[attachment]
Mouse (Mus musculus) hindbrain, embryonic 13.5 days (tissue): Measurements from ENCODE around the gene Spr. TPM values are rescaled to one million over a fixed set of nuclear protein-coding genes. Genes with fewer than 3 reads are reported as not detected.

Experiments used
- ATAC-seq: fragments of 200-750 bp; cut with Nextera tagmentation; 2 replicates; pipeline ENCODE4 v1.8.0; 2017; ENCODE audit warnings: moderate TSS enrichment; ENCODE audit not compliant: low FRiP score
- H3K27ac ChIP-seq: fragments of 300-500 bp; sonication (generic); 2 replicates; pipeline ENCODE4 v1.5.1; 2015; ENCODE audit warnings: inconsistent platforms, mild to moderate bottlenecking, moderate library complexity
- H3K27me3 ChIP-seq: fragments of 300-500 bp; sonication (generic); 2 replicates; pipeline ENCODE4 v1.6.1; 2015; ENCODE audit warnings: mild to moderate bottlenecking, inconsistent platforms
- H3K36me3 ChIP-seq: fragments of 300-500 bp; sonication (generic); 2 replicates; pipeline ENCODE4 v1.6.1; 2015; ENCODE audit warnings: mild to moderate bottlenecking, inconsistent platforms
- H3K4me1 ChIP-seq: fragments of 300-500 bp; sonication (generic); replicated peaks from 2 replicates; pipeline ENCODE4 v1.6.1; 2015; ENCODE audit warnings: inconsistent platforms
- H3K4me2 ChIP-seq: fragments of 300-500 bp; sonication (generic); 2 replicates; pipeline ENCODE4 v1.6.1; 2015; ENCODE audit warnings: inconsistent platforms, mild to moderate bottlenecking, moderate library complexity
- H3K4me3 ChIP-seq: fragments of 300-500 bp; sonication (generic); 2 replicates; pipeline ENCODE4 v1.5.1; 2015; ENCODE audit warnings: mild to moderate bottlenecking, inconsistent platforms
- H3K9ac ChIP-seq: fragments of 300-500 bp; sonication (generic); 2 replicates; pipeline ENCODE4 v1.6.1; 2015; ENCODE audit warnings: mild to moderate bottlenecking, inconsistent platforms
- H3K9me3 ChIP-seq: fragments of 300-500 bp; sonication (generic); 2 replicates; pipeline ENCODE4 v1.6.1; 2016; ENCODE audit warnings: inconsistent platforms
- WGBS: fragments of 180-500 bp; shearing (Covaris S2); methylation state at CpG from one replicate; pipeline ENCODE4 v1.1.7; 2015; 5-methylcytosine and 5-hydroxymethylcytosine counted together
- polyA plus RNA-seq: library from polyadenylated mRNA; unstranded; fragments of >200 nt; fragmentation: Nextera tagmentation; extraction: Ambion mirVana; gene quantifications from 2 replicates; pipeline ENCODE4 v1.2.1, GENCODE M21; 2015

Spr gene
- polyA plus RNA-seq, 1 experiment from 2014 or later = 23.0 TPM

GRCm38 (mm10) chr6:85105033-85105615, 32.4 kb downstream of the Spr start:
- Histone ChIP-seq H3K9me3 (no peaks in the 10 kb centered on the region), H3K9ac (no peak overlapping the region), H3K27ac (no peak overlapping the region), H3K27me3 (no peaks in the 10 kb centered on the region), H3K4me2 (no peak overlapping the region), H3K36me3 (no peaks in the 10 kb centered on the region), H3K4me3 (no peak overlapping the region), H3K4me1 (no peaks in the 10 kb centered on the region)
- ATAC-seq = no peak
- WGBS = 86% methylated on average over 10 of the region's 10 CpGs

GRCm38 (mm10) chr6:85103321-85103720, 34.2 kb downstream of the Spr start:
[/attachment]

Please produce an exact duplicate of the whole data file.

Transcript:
Mouse (Mus musculus) hindbrain, embryonic 13.5 days (tissue): Measurements from ENCODE around the gene Spr. TPM values are rescaled to one million over a fixed set of nuclear protein-coding genes. Genes with fewer than 3 reads are reported as not detected.

Experiments used
- ATAC-seq: fragments of 200-750 bp; cut with Nextera tagmentation; 2 replicates; pipeline ENCODE4 v1.8.0; 2017; ENCODE audit warnings: moderate TSS enrichment; ENCODE audit not compliant: low FRiP score
- H3K27ac ChIP-seq: fragments of 300-500 bp; sonication (generic); 2 replicates; pipeline ENCODE4 v1.5.1; 2015; ENCODE audit warnings: inconsistent platforms, mild to moderate bottlenecking, moderate library complexity
- H3K27me3 ChIP-seq: fragments of 300-500 bp; sonication (generic); 2 replicates; pipeline ENCODE4 v1.6.1; 2015; ENCODE audit warnings: mild to moderate bottlenecking, inconsistent platforms
- H3K36me3 ChIP-seq: fragments of 300-500 bp; sonication (generic); 2 replicates; pipeline ENCODE4 v1.6.1; 2015; ENCODE audit warnings: mild to moderate bottlenecking, inconsistent platforms
- H3K4me1 ChIP-seq: fragments of 300-500 bp; sonication (generic); replicated peaks from 2 replicates; pipeline ENCODE4 v1.6.1; 2015; ENCODE audit warnings: inconsistent platforms
- H3K4me2 ChIP-seq: fragments of 300-500 bp; sonication (generic); 2 replicates; pipeline ENCODE4 v1.6.1; 2015; ENCODE audit warnings: inconsistent platforms, mild to moderate bottlenecking, moderate library complexity
- H3K4me3 ChIP-seq: fragments of 300-500 bp; sonication (generic); 2 replicates; pipeline ENCODE4 v1.5.1; 2015; ENCODE audit warnings: mild to moderate bottlenecking, inconsistent platforms
- H3K9ac ChIP-seq: fragments of 300-500 bp; sonication (generic); 2 replicates; pipeline ENCODE4 v1.6.1; 2015; ENCODE audit warnings: mild to moderate bottlenecking, inconsistent platforms
- H3K9me3 ChIP-seq: fragments of 300-500 bp; sonication (generic); 2 replicates; pipeline ENCODE4 v1.6.1; 2016; ENCODE audit warnings: inconsistent platforms
- WGBS: fragments of 180-500 bp; shearing (Covaris S2); methylation state at CpG from one replicate; pipeline ENCODE4 v1.1.7; 2015; 5-methylcytosine and 5-hydroxymethylcytosine counted together
- polyA plus RNA-seq: library from polyadenylated mRNA; unstranded; fragments of >200 nt; fragmentation: Nextera tagmentation; extraction: Ambion mirVana; gene quantifications from 2 replicates; pipeline ENCODE4 v1.2.1, GENCODE M21; 2015

Spr gene
- polyA plus RNA-seq, 1 experiment from 2014 or later = 23.0 TPM

GRCm38 (mm10) chr6:85105033-85105615, 32.4 kb downstream of the Spr start:
- Histone ChIP-seq H3K9me3 (no peaks in the 10 kb centered on the region), H3K9ac (no peak overlapping the region), H3K27ac (no peak overlapping the region), H3K27me3 (no peaks in the 10 kb centered on the region), H3K4me2 (no peak overlapping the region), H3K36me3 (no peaks in the 10 kb centered on the region), H3K4me3 (no peak overlapping the region), H3K4me1 (no peaks in the 10 kb centered on the region)
- ATAC-seq = no peak
- WGBS = 86% methylated on average over 10 of the region's 10 CpGs

GRCm38 (mm10) chr6:85103321-85103720, 34.2 kb downstream of the Spr start: